Rick Lucas thinks of a forest like a garden. Certain trees grow like weeds and certain trees are crops. He hopes to help landowners learn the difference between a weed tree and a crop tree.
Lucas, an Osceola Conservation District forester, spends his time making site visits to landowners’ privately managed forests.
“Without proper forest management, forestland owners will likely have only one, maybe two, opportunities to sell timber from their forest during their lifetime,” he says. “Far too many hardwood woodlots in my part of the state continue to be harvested rather than managed.”
He’s on a mission to change that by giving an unbiased opinion to landowners on just how to manage a forest.
“We’ve had a program in place close to 35 years,” Lucas says. “It’s been real hit or miss in terms of being funded, but it now looks like we have the potential to be a higher priority in funding. That’s important because we have so many acres in private lands.”
Lucas engages many of those landowners by educating them on the benefits of forestry management for wildlife.
“People will engage if they know it’s going to benefit wildlife,” he says.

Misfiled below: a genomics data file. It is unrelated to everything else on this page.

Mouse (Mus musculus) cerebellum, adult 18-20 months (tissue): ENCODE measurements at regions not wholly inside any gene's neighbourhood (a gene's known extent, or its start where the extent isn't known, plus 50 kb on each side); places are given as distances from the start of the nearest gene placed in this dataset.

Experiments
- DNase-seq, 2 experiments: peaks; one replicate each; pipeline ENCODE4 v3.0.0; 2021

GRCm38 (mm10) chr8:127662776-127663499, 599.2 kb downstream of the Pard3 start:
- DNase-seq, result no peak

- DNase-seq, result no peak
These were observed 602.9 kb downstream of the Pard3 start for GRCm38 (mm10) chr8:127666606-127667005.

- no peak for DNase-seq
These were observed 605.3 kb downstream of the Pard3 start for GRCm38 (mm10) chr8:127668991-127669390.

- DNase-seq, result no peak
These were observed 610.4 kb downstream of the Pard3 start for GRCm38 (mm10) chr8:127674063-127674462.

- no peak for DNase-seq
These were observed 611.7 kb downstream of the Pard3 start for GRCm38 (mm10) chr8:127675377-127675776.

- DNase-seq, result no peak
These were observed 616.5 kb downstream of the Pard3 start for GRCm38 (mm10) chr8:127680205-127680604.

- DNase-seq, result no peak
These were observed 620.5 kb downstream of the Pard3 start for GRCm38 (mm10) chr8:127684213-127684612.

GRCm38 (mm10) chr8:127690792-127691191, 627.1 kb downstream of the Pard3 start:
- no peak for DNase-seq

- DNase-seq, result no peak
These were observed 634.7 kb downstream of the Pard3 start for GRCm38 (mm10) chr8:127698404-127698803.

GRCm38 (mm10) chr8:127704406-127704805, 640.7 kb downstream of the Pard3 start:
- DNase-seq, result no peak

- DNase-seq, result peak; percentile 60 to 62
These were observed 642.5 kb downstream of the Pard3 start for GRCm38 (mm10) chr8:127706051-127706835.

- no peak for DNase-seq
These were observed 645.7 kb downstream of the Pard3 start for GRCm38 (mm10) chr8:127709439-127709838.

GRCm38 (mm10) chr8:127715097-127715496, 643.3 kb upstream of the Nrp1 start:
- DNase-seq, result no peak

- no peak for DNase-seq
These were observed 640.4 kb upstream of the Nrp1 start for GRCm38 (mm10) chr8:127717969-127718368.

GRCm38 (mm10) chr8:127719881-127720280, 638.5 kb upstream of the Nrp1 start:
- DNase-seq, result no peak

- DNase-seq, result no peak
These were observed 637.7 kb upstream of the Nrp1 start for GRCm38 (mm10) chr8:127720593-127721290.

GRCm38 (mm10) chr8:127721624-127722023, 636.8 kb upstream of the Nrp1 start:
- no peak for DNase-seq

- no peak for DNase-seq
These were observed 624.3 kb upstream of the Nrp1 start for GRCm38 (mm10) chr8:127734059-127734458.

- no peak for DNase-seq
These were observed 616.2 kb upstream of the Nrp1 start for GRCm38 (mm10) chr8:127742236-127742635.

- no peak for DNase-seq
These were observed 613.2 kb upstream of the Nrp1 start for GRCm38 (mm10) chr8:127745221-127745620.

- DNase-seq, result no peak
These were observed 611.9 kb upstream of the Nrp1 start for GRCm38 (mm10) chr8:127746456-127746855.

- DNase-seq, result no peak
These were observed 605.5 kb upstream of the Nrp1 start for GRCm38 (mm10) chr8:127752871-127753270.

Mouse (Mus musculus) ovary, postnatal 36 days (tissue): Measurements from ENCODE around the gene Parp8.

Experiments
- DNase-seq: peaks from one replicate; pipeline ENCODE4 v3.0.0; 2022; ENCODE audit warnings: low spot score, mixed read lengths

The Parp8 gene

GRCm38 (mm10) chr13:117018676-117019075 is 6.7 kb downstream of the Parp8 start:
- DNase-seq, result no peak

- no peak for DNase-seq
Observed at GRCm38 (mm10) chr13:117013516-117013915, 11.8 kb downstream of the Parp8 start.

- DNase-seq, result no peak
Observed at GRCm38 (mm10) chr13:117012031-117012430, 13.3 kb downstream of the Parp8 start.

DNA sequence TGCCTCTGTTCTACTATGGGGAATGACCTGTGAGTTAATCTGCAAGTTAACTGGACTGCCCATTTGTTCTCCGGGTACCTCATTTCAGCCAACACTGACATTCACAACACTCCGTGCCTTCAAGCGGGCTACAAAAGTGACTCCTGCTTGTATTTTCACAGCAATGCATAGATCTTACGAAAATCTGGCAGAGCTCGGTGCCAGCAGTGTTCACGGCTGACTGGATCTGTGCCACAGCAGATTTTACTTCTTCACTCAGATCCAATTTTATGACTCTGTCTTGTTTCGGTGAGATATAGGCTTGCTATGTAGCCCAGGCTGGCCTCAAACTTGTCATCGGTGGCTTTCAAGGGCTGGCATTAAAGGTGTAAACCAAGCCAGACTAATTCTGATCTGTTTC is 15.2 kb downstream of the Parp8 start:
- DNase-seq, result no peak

Michigan has several programs available to private landowners to help them come up with business plans and find suitable harvesters.
One in particular is the Forest Stewardship Program, which provides financial and technical assistance to Michigan’s non-industrial private forestland owners to create stewardship management.
In addition, under an agreement with the Michigan Department of Natural Resources, the Michigan Department of Agriculture and Rural Development awards grants to conservation districts across the state to provide education and one-on-one technical assistance to private landowners and to communities regarding local forest health issues. Professional foresters, such as Lucas, work out of 17 district offices to provide coverage for more than 40 counties in the upper and lower peninsulas.
The goal of the program is to provide and increase the active management of non-industrial private forestland owner outreach and technical assistance through collaboration and cooperation.
A survey conducted by Michigan State University of non-industrial private forestland owners concludes that only 20 percent of the 11 million-acre resource is actively managed. The Forestry Assistance Program works with local conservation districts to increase the number of landowners and acres that are managed under a sustainable forest management plan.
Lucas knows there are economic and environmental benefits to a well-managed forest.
“Forest health is quite critical to keeping a forest renewable,” he says. “It’s also important to know the enemies of a forest – insects, diseases and invasive plants.”
Lucas adds, “Managing a forest may mean removing some trees, planting new trees and planting wildlife enhancements such as shrubs or habitat enhancements. In Michigan, it’s been proven that once a landowner understands the importance of management, they are more likely to be more active in stewardship of that land.”